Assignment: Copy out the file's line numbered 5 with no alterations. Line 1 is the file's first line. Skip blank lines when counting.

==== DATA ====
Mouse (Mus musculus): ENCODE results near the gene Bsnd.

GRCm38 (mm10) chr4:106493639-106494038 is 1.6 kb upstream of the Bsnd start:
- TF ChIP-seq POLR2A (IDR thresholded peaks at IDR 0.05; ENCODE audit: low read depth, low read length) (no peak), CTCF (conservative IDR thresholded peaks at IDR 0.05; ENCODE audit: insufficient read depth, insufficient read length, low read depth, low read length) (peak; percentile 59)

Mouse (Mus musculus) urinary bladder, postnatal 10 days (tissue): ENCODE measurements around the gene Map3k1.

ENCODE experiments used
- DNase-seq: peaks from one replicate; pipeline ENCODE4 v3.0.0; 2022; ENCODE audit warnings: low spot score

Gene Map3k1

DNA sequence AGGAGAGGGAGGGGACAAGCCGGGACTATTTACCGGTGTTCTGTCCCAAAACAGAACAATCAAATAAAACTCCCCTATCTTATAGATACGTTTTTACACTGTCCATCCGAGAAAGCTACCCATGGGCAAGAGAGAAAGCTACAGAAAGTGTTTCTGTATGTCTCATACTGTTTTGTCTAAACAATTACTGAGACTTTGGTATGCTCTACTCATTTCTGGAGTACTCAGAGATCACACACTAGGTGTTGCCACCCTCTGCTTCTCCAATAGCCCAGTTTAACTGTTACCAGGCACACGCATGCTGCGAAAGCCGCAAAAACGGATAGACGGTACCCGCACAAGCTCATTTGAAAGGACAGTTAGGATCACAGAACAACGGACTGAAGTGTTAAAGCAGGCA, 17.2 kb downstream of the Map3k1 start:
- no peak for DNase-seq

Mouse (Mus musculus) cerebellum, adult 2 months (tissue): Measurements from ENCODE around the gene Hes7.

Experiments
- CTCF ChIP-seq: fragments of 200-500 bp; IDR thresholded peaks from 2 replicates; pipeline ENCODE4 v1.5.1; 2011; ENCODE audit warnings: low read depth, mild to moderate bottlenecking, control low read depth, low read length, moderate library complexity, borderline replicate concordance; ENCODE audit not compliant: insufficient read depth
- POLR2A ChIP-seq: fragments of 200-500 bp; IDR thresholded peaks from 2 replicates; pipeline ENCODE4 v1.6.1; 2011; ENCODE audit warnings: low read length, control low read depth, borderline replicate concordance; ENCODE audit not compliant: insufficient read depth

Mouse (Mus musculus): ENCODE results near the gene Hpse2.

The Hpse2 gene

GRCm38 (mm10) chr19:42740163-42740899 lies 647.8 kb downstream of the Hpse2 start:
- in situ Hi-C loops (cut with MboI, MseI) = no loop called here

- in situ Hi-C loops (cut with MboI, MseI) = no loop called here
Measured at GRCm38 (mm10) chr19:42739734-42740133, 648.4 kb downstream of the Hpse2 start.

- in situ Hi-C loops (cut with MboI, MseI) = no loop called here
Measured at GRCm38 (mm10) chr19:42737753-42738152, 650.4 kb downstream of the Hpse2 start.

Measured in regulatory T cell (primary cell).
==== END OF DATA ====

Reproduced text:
ENCODE experiments used